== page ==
I’m pretty pleased with the result, at least the outward appearance.  The shape of the loaf is as close as I’ve ever gotten to the traditional shape, although there is room for improvement. The crust darkened too fast, so I think the temperature was too hot in the beginning, so I will reduce it and bake longer next time.


[Update 4/4/16] I cut into the loaf this morning, and the crumb is a bit disappointing.  It is too dense and tight.  I also had some shaping issues that left a couple of caverns in the loaf, though I think this can be corrected with a minor adjustment.  I think my main mistake was being a bit too aggressive on the bulk ferment because of not wanting to allow the structure to degrade by proteases if overfermented. 

I am already preparing for another bake later this week, and this time I'll incorporate some ideas from both Abe and David: I like Abe's idea of letting the dough rest after final shaping, even if just a few minutes, before peeling into the oven.  I also like David's thinking that using a higher hydration for increased extensibility would be helpful.

The taste was decent, but not quite as nutty or flavorful as expected, which, I think, argues that the bulk fermentation was insufficient.

Onward and upward.


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About a month ago I wrote about my attempts to reproduce a Pane di Altamura that I tasted on a visit to Italy.  For the past few weeks I have been working on the formula and on my technique, and I’m happy to post my most recent results, which are much closer to the original look I was after.  I researched the techniques a bit more and found some information I had missed the first time around.  The key one was that I had not achieved sufficient gluten development.  A post on TFL (with much thanks to nicodvb) described a 30+ minute knead to fully develop the dough, which was contrary to much of what I had read about gentle kneading requirements of durum.  I had been doing S&Fs every 30 minutes previously and although the strength felt right, it was apparently insufficient.  A couple of other important changes came from the D.O.P. document which said that the preferment should be 20% PFF (I was using 17.5% based on other recipes), and mixing the dough with cold (~55-60˚F) water.  (While I perform these experiments I am keeping a 100% durum starter as well as my normal wheat starter.)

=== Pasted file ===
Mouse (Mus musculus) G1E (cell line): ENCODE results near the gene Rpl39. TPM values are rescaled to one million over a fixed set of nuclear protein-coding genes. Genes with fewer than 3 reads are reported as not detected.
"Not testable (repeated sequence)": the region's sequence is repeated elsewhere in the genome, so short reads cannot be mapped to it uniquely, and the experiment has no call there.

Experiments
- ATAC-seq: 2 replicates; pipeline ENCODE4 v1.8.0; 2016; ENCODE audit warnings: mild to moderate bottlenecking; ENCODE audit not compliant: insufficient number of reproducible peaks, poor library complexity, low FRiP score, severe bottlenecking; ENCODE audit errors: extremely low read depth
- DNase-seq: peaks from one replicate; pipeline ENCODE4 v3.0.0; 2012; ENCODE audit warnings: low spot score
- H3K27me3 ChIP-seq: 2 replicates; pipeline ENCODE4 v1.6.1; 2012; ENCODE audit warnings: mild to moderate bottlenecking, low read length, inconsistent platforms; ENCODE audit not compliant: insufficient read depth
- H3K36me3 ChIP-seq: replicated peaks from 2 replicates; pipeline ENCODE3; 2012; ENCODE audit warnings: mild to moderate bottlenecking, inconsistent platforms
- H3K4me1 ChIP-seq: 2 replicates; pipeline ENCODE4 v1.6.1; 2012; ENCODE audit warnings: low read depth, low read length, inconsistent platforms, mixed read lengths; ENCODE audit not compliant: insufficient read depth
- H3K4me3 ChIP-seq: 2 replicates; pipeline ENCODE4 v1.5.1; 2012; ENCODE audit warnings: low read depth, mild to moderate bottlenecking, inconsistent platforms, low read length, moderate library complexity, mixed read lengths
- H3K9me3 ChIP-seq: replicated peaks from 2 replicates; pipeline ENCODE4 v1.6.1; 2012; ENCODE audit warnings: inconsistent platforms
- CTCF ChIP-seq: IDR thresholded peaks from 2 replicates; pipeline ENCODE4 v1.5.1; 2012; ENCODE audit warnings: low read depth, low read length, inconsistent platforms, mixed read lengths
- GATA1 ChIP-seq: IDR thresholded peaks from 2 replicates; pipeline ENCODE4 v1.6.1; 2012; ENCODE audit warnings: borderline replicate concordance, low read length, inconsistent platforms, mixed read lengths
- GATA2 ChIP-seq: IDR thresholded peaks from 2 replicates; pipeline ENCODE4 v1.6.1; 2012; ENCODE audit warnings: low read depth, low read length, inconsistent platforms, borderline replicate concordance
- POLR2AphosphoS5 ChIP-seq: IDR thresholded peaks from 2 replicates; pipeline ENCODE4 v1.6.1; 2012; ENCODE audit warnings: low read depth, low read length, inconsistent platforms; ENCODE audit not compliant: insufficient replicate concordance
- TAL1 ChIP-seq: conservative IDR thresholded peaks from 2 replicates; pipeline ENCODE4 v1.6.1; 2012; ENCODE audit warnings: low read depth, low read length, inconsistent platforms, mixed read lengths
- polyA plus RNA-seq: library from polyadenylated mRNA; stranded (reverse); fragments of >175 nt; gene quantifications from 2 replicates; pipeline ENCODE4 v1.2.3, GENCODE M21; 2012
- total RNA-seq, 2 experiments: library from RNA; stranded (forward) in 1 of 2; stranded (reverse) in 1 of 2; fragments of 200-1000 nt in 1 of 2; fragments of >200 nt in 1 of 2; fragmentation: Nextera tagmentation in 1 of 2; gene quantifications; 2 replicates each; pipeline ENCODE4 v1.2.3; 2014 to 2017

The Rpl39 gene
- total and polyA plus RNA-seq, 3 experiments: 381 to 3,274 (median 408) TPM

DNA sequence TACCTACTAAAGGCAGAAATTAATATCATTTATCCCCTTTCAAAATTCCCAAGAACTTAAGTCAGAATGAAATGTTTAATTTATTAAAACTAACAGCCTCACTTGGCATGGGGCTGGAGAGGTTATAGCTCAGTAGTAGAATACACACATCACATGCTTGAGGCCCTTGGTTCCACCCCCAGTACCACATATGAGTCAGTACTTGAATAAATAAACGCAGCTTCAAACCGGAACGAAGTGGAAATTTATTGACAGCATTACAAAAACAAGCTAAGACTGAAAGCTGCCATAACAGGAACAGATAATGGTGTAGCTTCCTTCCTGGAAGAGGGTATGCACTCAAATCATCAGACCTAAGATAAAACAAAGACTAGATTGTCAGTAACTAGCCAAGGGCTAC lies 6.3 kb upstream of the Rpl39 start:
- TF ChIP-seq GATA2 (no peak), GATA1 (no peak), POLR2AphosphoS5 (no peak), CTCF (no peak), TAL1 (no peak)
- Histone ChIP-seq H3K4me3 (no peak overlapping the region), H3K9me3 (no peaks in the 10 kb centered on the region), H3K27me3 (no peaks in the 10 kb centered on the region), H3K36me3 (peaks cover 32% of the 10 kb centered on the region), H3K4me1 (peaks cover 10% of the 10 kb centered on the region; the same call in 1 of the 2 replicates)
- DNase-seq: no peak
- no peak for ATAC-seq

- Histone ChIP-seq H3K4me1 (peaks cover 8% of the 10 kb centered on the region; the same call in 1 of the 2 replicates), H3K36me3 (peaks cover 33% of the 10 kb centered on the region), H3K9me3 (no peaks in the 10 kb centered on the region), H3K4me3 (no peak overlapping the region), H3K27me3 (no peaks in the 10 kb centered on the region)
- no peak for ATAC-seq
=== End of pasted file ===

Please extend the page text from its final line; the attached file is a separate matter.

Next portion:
My two last bakes shown in the photos below differed primarily in the overall hydration.  Most of the formulas available indicate hydration around 65% for Pane di Altamura, which I stuck with at first.  The dough was easy to work with, but it was quite stiff, and the resulting crumb was very closed and tight.  The aroma was lovely and taste was mild and somewhat sweet.  The sourdough flavors were mostly undetectable.  My shaping technique is still not perfect, although it is improving. The finished loaf is pictured at the top of the post and the crumb is shown here.

On the most recent bake I increased the hydration to 72%, more like the minimum I would use for a wheat-based sourdough.  Keeping with 20% preferment, I split the batch into 2 loaves and shaped them into boules.  One loaf was proofed for 2½ hours and baked as a boule.  The second was retarded overnight, then shaped in the traditional folded loaf and baked the next morning.  No steam was used during the bake and the oven was propped slightly open during the first 15 minutes of bake.

     Active starter after 12 hour fermentation